By Amanda Castro-Crist
The items laying across the top of the desk in the Texas Tech University Libraries Makerspace have one thing in common. The bracelets, a chess set, scale models of buildings and two small double-Ts were all printed or created using 3-D technology in the new Makerspace area in the library.
The technology includes 3-D printers and scanners and was launched in September. There are also 3Doodler pens, which use heated plastic to “draw” 3-D objects, and plans to install a 3-D carver that can create objects out of other materials like metal and wood.
The equipment was purchased through grant and donation funds and all of the technology is free to use this semester by anyone within the Texas Tech community.
“Lots of colleges and departments already have these capabilities, but they’re reserved for the students in those departments,” Library Dean Bella Gerlich said. “There was no place where anyone on campus could come to try that equipment and collaborate across departments.”
Two PolyPrinter 229 printers and one larger PolyPrinter 508 printer are available for printing projects in red, black or white, the most requested colors when printing a 3-D project. The larger printer prints on an area that is about double the width of the smaller printers.
Makerspace Librarian Ryan Cassidy said projects are printed from a queue based on when the requests are received and can take several hours, depending on the size and complexity of the project.
“It’s definitely not something that you can just quickly do on your way to class,” Cassidy said.
Creators can email design files to the Makerspace, but Cassidy said stopping by the space and using the software on the computers there can help the creators avoid sizing mistakes.
“[Students] can make the modifications they need to while I’m here or a student is here or they can just experiment on their own,” Cassidy said. “You can’t really do that if you just email it.”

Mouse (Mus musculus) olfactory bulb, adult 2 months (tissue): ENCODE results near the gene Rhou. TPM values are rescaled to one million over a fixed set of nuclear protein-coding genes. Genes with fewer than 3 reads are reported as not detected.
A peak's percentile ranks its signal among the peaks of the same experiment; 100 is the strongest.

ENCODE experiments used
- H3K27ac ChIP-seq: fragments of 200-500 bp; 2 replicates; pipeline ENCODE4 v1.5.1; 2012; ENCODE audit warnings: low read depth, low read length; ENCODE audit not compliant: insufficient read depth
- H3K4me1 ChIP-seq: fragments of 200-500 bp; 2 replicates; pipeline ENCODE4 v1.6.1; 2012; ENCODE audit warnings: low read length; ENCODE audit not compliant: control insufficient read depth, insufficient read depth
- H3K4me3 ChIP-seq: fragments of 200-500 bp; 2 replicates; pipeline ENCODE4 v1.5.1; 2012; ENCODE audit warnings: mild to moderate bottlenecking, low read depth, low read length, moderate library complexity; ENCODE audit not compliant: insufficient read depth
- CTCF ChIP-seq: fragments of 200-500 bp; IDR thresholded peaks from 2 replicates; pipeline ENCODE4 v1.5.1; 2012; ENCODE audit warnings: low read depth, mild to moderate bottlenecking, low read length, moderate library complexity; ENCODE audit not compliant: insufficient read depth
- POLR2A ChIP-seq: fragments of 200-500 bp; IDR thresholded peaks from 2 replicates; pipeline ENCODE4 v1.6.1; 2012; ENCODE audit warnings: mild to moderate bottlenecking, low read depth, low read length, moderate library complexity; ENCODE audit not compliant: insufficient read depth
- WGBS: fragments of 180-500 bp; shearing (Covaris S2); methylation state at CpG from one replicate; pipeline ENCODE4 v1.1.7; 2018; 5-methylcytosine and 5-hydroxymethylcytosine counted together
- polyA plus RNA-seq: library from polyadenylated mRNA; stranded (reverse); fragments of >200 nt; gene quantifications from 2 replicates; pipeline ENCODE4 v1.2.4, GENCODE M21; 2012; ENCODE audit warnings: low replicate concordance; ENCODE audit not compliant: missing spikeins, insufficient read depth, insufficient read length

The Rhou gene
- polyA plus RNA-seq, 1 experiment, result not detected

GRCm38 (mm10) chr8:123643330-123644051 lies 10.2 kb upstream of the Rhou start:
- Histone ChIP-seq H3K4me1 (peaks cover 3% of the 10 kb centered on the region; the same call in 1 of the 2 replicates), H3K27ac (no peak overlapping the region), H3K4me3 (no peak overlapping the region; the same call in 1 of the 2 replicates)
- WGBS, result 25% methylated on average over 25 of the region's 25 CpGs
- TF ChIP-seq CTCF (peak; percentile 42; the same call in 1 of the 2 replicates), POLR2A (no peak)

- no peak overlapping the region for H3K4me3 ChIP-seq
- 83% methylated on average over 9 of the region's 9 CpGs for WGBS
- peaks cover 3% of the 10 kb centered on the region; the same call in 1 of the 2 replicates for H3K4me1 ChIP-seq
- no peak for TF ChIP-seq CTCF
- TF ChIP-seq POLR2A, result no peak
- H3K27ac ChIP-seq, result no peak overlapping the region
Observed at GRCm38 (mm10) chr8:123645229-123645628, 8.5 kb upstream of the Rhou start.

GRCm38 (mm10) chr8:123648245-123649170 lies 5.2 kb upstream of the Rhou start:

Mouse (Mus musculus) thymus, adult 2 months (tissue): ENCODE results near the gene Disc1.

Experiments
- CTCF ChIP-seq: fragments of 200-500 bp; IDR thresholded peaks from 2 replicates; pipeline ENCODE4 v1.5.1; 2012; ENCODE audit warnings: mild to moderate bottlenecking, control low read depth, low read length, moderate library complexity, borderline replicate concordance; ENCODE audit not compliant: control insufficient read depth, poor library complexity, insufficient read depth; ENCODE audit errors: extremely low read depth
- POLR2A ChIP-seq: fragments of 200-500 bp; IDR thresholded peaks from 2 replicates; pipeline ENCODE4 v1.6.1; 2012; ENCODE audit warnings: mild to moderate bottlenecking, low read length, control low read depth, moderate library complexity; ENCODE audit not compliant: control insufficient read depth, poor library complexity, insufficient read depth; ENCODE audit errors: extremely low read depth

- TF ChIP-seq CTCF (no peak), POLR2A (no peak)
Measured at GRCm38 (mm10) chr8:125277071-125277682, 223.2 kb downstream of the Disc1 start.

Senior history major Erin Calvert said because the machines print in metric units instead of imperial, projects sometimes end up much smaller than expected, holding up a tiny foot skeleton that should have been a to-scale model.
“Since we kind of know what the problems are for these sizes, we know what to look for,” Calvert, one of three student workers in the Makerspace, said. “If you email us, we ask that you include the size, too, so there’s no misunderstanding if the file does come out to be the wrong size.”
Makerspace users can also scan existing items to create scale models or designs to print replacement parts.
Cassidy said the space includes a desktop scanner for smaller items and a structure scanner that can be connected to an iPad and used to scan large objects, entire rooms and even people.
Gerlich and Cassidy said future plans for the space include expansion into the open space of the library, the installation of new machines and an additional area that allows students to obtain guidance from entrepreneurial experts.
For now, they are focused on getting the word out to students, faculty and staff who are interested in learning how to use the software and machines in the Makerspace to take an idea or drawing and make it into something that is three-dimensional.
“For people who have not had the chance to use that kind of equipment before, I hope that they’ll learn something new and it will give them an opportunity to work with other people and solve some problems,” Gerlich said. “Just have fun, explore it. Don’t be afraid to try it.”
Cassidy said projects are not limited to course assignments and students should take advantage of the Makerspace now, while there are not many restrictions or cost to creators. Calvert said she expects more students will begin accessing the Makerspace once word gets out about its existence.
“Why stop imagination at 2-D works?” Calvert said. “If you have something that you want to build and you’re just limited in supplies, money or time, you can always come here and ask us to help and we’d definitely be happy to help.”